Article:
20 December 2018 - The Gulf of Aden is one of the world's most important shipping lanes, 450 miles long, connecting the Indian Ocean, the Red Sea and Suez Channel. 25,000 ships travel through the region every year, carrying 11% of the world's oil and billions of dollars' worth of goods. At the same time the Gulf of Aden, in particularly the Bab el Mandeb strait, runs along one of the most dangerous coastlines in the world: Yemen.
The conflict in Yemen that started in 2015 has resulted in thousands of casualties and internal displacement of millions of Yemeni people creating a unique environment for illegal operations and profit. Moreover, such conditions are quickly spilling over into the maritime domain, involving a range of sophisticated attacks against government forces and infrastructure as well as commercial cargo and fishing vessels.
Playing the region as their own, pirates, organized crime and terrorist groups are constantly looking to seize their opportunity to attack commercial ships or to transport weapons, drugs, humans, migrants, nuclear and other radioactive materials. Fearless, aggressive and very well prepared, these groups are operating from small motorized skiffs to attack larger vessels, creating an almost impossible challenge to the busy law enforcement agencies in the region.
The Yemeni Coastguard has a key role in addressing these threats with regional and global impact. The UNODC Global Maritime Crime Programme (GMCP) in turn is supporting the coastguard by providing training in visit, board, search and seizure (VBSS) for 15 officers at the GMCP Maritime Law Enforcement Training Centre in Seychelles.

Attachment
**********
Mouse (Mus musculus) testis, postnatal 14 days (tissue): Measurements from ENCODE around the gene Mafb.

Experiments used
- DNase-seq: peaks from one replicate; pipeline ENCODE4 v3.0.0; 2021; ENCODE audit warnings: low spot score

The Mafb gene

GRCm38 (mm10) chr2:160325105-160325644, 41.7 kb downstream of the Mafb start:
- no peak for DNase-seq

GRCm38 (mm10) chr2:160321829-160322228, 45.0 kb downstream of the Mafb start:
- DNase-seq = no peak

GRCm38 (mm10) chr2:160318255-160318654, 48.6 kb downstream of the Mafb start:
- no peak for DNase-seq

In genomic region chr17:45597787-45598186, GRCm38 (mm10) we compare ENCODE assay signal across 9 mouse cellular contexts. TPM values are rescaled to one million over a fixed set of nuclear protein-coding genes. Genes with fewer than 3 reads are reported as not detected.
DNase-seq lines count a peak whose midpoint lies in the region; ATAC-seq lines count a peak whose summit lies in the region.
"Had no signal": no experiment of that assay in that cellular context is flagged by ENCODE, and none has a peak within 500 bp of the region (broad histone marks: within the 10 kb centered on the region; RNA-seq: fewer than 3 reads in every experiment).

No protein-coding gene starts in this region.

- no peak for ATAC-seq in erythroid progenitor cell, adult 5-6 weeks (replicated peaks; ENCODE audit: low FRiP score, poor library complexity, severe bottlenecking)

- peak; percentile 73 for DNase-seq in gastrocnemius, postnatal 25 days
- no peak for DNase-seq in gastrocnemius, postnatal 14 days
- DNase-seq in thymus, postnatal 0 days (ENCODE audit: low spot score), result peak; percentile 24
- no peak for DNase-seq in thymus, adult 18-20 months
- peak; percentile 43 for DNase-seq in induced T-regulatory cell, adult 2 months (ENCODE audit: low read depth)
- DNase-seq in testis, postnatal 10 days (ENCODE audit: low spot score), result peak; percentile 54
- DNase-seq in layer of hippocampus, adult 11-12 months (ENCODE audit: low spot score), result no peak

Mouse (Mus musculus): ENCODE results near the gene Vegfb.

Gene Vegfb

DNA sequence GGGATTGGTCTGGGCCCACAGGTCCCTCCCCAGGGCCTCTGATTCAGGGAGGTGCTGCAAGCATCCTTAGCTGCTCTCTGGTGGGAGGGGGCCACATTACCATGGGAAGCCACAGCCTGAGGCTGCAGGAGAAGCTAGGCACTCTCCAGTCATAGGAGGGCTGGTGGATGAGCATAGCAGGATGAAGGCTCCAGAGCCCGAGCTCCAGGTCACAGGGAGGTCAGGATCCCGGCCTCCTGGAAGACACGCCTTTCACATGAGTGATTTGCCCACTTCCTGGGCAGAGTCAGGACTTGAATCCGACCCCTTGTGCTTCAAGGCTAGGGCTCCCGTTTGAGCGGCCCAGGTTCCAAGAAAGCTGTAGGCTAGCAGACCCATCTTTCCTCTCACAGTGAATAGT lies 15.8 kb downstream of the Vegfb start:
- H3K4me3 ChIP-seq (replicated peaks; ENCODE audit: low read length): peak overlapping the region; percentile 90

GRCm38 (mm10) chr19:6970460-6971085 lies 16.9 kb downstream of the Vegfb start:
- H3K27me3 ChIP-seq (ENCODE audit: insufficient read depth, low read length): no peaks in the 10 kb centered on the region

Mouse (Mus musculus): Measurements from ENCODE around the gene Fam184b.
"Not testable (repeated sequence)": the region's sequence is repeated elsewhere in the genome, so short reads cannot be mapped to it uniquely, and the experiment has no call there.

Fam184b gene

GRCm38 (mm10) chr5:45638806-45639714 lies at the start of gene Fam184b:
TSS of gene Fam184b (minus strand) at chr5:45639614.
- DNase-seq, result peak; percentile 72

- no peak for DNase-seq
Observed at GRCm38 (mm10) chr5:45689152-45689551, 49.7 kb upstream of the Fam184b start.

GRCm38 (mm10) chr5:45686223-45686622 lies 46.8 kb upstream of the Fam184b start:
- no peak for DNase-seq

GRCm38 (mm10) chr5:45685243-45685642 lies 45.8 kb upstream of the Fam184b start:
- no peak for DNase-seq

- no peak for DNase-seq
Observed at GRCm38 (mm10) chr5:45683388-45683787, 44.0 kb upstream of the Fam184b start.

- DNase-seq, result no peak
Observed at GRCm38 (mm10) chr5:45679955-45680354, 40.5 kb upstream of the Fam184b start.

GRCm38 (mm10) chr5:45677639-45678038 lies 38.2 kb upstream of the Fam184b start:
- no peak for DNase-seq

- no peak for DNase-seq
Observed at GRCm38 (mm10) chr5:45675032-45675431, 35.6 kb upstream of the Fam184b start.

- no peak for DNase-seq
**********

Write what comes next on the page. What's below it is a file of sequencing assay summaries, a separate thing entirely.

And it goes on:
Training spearheaded by the GMCP team encompasses the usual counterfeit drugs and illegal weapons search routines, as well as the seizure of chemical, biological, radiological, nuclear and explosive materials and weapons of mass destruction components and precursors.
Alan Cole, Head of the Global Maritime Crime Programme, said that "Realism is the basis of good training and the Yemen Coast Guard who find themselves between an aggressive armed conflict on shore and all forms of maritime crime at sea have benefited from some of the most realistic maritime law enforcement training available in the world."
Mr. Cole also explained that at the GMCP maritime law enforcement training centres, Member States can train on vessels that have been confiscated from drug traffickers, illegal fishers and pirates. "After three weeks at our centre in Seychelles the coastguard's officers will return to Yemen better prepared to tackle the crime that undermines peace and security in the region," he said.
The commander of the Yemeni Coastguard training detachment has commended GMCP efforts in ensuring that Yemeni sailors received critical training and along this training has requested additional VBSS courses to ensure that the 300 sailors recruited for a variety of roles have the knowledge, skills and confidence required to carry out their assigned duties.
In light of the current situation, training on VBSS operations remains one of the key components in targeting illegal, unreported and unregulated fishing, as well as the smuggling and trafficking of contraband, people and wildlife, along with search and rescue operations. It provides the Yemeni government with the tools needed to reassert its sovereignty and assist in restoring regional stability.